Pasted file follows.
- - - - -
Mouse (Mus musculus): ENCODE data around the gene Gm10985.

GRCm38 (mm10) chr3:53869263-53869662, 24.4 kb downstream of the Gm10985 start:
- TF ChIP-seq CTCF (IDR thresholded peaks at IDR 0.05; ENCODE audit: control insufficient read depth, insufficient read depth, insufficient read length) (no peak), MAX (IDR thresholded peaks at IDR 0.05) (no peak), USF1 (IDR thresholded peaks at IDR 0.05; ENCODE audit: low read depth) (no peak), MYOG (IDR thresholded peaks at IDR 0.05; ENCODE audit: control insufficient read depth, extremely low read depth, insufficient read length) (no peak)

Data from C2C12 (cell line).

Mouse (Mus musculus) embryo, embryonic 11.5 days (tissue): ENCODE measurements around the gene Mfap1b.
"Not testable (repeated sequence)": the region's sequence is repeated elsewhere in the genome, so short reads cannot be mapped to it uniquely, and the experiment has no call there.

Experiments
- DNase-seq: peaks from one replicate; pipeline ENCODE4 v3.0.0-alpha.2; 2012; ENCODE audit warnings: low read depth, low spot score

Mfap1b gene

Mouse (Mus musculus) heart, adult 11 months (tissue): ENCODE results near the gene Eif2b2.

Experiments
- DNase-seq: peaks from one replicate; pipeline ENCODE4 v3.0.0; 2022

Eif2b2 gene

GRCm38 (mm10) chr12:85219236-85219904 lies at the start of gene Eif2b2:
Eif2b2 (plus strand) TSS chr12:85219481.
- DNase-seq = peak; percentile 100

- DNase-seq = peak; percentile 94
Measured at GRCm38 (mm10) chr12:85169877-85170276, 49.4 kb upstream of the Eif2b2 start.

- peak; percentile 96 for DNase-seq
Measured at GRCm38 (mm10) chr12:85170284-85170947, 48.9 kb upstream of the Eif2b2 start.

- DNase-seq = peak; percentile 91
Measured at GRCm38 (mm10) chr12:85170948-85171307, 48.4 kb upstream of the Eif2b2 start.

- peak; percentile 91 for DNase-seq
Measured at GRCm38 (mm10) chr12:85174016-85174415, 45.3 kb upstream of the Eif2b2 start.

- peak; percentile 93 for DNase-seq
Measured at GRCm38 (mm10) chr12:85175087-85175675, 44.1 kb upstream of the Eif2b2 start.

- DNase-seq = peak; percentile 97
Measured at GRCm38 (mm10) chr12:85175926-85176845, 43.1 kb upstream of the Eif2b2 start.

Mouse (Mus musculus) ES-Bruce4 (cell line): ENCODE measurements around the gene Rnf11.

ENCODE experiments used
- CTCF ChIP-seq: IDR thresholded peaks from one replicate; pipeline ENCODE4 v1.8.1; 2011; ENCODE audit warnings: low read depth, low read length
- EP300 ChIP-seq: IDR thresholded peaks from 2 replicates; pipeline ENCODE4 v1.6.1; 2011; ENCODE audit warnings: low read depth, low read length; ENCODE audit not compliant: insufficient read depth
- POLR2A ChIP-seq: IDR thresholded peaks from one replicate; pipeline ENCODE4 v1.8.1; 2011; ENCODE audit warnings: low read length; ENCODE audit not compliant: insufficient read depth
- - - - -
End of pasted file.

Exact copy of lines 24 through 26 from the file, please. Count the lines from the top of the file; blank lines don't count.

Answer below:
Measured at GRCm38 (mm10) chr12:85174016-85174415, 45.3 kb upstream of the Eif2b2 start.

- peak; percentile 93 for DNase-seq
Measured at GRCm38 (mm10) chr12:85175087-85175675, 44.1 kb upstream of the Eif2b2 start.